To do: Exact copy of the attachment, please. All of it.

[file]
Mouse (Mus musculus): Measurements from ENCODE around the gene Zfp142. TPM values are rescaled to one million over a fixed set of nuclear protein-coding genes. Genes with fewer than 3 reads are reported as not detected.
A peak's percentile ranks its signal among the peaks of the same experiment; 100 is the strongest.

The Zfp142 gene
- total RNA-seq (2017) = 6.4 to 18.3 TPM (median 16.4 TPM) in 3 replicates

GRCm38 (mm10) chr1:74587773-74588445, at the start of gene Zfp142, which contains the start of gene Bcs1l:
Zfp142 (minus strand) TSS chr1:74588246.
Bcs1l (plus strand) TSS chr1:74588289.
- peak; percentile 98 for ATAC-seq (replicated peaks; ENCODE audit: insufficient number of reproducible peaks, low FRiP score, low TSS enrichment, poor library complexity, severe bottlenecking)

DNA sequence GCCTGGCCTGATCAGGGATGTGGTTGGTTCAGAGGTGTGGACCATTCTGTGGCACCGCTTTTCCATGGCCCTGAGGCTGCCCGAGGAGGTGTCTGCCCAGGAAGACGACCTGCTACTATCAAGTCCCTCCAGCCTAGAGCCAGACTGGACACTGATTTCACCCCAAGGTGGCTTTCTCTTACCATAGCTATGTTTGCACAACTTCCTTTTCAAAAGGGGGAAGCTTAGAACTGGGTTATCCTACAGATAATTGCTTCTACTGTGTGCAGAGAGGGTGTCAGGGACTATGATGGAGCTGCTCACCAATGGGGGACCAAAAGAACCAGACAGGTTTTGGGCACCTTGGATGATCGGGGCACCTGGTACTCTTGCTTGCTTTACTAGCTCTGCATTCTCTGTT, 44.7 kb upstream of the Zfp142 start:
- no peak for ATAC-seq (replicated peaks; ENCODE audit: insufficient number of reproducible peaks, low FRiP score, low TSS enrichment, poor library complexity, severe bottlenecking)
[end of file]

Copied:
Mouse (Mus musculus): Measurements from ENCODE around the gene Zfp142. TPM values are rescaled to one million over a fixed set of nuclear protein-coding genes. Genes with fewer than 3 reads are reported as not detected.
A peak's percentile ranks its signal among the peaks of the same experiment; 100 is the strongest.

The Zfp142 gene
- total RNA-seq (2017) = 6.4 to 18.3 TPM (median 16.4 TPM) in 3 replicates

GRCm38 (mm10) chr1:74587773-74588445, at the start of gene Zfp142, which contains the start of gene Bcs1l:
Zfp142 (minus strand) TSS chr1:74588246.
Bcs1l (plus strand) TSS chr1:74588289.
- peak; percentile 98 for ATAC-seq (replicated peaks; ENCODE audit: insufficient number of reproducible peaks, low FRiP score, low TSS enrichment, poor library complexity, severe bottlenecking)

DNA sequence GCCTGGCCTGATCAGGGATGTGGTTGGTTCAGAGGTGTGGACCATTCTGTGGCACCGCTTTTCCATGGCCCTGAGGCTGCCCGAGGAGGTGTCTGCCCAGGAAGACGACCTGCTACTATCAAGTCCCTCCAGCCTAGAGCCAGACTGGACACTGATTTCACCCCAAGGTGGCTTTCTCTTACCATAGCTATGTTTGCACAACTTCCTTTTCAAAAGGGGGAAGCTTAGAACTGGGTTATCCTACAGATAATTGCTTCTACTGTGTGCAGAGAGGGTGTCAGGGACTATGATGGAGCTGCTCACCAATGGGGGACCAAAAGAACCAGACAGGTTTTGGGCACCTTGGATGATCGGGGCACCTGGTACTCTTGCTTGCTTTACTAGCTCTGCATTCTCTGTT, 44.7 kb upstream of the Zfp142 start:
- no peak for ATAC-seq (replicated peaks; ENCODE audit: insufficient number of reproducible peaks, low FRiP score, low TSS enrichment, poor library complexity, severe bottlenecking)